Laptop NIC's frying: 3rd one at this desk!
Posted on 2005-05-04
This is by far the most bizarre situation I've encountered in my 10+ years working in IT Support.
We recently moved a group of users to a new space in our office. We had to have new CAT5e cable run to this area, as well as new power lines and cubicles. Most of the guys in this area are using the R40 IBM Thinkpad.
Well, about 1 month into this move, 1 of the users comes to us and says his on-board NIC no longer worked. Puzzled, we took a look at it and confirmed it wasn't working. I noticed one of the Ethernet pins was just a little bent (not much though), so I assumed that must be the problem. We pulled his hard drive and place it into an identical R40 Thinkpad. I tested the NIC on this new laptop and everything looked good. Problem solved right? Wrong.
About 2 weeks later, the same guy came back and said his NIC stopped working on this new laptop. So now we're thinking "OK what's this guy doing over there.." We took this 2nd laptop and examined the NIC carefully. No bent pins or anything. He's pretty responsible and would have told us if he had done anything careless such as pick up the laptop while it's plugged in. Seeing that this was laptop #2, we went ahead and swapped out the patch cable at his desk as well as the patch cable on the switch to his port. Our network admin took a look at the switch port and didn't see any errors. So, we concluded this was just a weird coincidence. We swapped out laptop #2 with laptop #3.
Today (about 1 week later), the NIC on this 3rd laptop has now stopped working. It was working fine, now it's not. None of us have heard about voltage traveling over CAT5e cable then frying a laptop. I've heard of a bad nic causing a port on a Cisco switch to disable itself, but not the other way around. This 3rd laptop is doing the same exact thing as the other 2. The NIC shows up in Device Manager, so the drivers are loaded. When you plug a cable into it you get no Link light. Windows thinks the network cable is unplugged. It's basically just fried and dead. All 3 of them.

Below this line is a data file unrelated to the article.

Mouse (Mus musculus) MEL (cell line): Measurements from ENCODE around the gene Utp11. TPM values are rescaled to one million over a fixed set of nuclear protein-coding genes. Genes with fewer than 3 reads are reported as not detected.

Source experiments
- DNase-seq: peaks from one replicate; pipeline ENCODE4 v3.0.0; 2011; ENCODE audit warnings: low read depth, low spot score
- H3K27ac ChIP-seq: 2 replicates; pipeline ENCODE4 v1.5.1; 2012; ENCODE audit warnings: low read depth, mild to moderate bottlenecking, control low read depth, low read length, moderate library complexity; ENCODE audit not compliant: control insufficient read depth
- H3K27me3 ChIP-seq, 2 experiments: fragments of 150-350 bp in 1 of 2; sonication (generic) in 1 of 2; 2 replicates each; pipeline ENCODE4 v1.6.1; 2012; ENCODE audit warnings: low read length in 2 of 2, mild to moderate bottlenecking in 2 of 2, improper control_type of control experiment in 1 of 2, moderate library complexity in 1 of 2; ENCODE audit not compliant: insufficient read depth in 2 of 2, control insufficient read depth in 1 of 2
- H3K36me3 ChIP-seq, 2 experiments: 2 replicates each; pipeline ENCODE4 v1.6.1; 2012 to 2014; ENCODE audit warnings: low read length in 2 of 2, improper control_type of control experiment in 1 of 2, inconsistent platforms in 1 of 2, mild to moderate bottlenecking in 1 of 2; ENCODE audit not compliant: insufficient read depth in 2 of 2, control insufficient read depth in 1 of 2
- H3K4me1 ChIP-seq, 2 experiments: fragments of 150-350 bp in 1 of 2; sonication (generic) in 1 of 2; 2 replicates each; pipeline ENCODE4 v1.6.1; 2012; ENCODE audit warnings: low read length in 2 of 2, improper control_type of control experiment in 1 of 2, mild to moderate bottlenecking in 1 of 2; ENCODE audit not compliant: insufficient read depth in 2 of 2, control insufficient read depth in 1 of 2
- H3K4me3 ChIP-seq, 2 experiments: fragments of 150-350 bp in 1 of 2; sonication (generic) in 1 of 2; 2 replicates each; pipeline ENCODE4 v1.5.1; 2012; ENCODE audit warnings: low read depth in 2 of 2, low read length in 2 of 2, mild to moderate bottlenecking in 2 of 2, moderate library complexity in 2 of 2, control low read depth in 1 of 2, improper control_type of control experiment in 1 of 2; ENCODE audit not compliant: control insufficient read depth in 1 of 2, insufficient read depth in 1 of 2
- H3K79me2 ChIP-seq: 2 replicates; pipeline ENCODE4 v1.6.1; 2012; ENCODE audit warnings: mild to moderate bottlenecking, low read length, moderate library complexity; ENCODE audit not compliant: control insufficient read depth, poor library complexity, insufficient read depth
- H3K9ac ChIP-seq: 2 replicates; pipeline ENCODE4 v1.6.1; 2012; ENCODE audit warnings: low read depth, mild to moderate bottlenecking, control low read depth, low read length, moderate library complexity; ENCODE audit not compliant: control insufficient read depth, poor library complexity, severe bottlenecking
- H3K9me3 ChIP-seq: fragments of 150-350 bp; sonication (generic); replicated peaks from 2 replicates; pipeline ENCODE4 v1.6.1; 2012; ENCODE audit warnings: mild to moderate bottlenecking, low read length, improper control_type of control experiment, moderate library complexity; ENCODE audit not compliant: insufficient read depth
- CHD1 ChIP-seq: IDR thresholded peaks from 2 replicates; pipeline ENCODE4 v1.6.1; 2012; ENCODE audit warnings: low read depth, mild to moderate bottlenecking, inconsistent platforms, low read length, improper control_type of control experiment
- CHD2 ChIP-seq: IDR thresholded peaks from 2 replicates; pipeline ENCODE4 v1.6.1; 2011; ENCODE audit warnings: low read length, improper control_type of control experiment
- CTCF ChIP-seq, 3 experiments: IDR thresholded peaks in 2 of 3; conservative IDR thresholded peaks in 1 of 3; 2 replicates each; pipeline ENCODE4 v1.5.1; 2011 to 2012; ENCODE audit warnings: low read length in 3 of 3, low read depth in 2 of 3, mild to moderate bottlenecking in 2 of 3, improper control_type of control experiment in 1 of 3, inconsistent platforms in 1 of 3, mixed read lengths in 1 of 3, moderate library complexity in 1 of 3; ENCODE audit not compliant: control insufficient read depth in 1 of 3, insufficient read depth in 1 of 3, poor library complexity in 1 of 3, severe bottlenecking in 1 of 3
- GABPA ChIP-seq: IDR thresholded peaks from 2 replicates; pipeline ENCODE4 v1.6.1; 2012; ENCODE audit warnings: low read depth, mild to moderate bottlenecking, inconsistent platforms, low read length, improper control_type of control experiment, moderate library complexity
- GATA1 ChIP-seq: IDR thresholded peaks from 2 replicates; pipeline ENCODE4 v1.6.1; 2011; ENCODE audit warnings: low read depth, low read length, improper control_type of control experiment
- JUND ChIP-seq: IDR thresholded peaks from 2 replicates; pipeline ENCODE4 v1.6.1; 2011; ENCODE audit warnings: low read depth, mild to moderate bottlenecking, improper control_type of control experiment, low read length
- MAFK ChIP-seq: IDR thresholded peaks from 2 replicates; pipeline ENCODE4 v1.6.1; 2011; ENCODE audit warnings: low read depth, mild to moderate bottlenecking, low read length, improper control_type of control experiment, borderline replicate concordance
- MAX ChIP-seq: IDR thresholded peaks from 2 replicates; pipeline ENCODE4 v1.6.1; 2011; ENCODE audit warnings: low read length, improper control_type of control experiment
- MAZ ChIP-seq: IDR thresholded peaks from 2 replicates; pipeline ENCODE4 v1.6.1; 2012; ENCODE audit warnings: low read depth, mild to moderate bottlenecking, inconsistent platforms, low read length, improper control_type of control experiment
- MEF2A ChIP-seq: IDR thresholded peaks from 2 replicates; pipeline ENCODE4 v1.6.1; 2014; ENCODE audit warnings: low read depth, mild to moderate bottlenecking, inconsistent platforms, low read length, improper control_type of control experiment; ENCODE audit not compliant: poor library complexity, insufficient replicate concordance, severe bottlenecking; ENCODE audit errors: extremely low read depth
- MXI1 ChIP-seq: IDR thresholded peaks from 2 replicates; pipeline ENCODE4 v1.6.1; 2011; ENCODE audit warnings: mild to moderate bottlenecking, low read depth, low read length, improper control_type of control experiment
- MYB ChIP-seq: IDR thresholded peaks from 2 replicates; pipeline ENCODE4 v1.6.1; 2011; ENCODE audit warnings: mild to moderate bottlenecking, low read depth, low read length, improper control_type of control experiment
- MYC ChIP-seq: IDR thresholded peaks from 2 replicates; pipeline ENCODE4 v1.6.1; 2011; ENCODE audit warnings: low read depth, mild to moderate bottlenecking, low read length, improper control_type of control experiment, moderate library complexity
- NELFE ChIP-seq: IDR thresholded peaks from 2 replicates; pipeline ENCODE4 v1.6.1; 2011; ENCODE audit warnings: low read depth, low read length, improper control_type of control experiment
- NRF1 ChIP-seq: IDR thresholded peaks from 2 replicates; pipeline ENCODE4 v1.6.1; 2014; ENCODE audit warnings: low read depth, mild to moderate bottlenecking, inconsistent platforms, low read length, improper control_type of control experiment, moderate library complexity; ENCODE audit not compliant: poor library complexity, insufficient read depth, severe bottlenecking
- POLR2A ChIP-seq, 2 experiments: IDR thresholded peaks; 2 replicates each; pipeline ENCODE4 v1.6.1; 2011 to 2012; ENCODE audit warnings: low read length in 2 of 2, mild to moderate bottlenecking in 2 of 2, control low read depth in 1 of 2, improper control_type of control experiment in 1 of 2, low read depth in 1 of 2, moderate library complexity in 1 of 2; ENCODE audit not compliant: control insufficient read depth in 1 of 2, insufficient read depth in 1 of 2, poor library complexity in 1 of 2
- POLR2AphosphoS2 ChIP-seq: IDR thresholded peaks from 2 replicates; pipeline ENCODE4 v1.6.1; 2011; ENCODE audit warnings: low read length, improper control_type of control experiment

We decided to hook up a Fluke Microscan tester to his jack at this desk to test the run between his desk and the patch panel. No errors...all pairs are clean.
So...we swapped out laptop #3 with laptop #4 today (identical R40 IBM ThinkPad). We also connected a hub to his jack and have the laptop connected to the Hub. This way, if something is causing a network device to fry, we are willing to sacrifice this hub to protect this 4th laptop.
So, anyone here ever heard of something causing an on-board NIC to fry over and over? There's hardly any voltage at all going through a CAT5e run, so it can't be that. I noticed that his surge protector is sitting on his desk and it wasn't before he moved. It's about 12 inches away from the back of his laptop...but c'mon that couldn't be it, could it?
As an FYI, when we attempt to boot to the network from a DOS Boot Disk, the NIC still wont work..so that pretty much eliminates any software-related issues so re-imaging, re-installing the drivers, etc. wont help at all. The CAT5 that was run to this new space is about 150 feet and is all in 1 bundle in the ceiling. I’m wondering if this bundle is near a power source or motor somewhere in the ceiling, and a few cables are picking up a load, and then transferring this voltage to the laptop NIC. At this point, it could be anything.
Any suggestions as the possible cause of this are welcome. Thanks!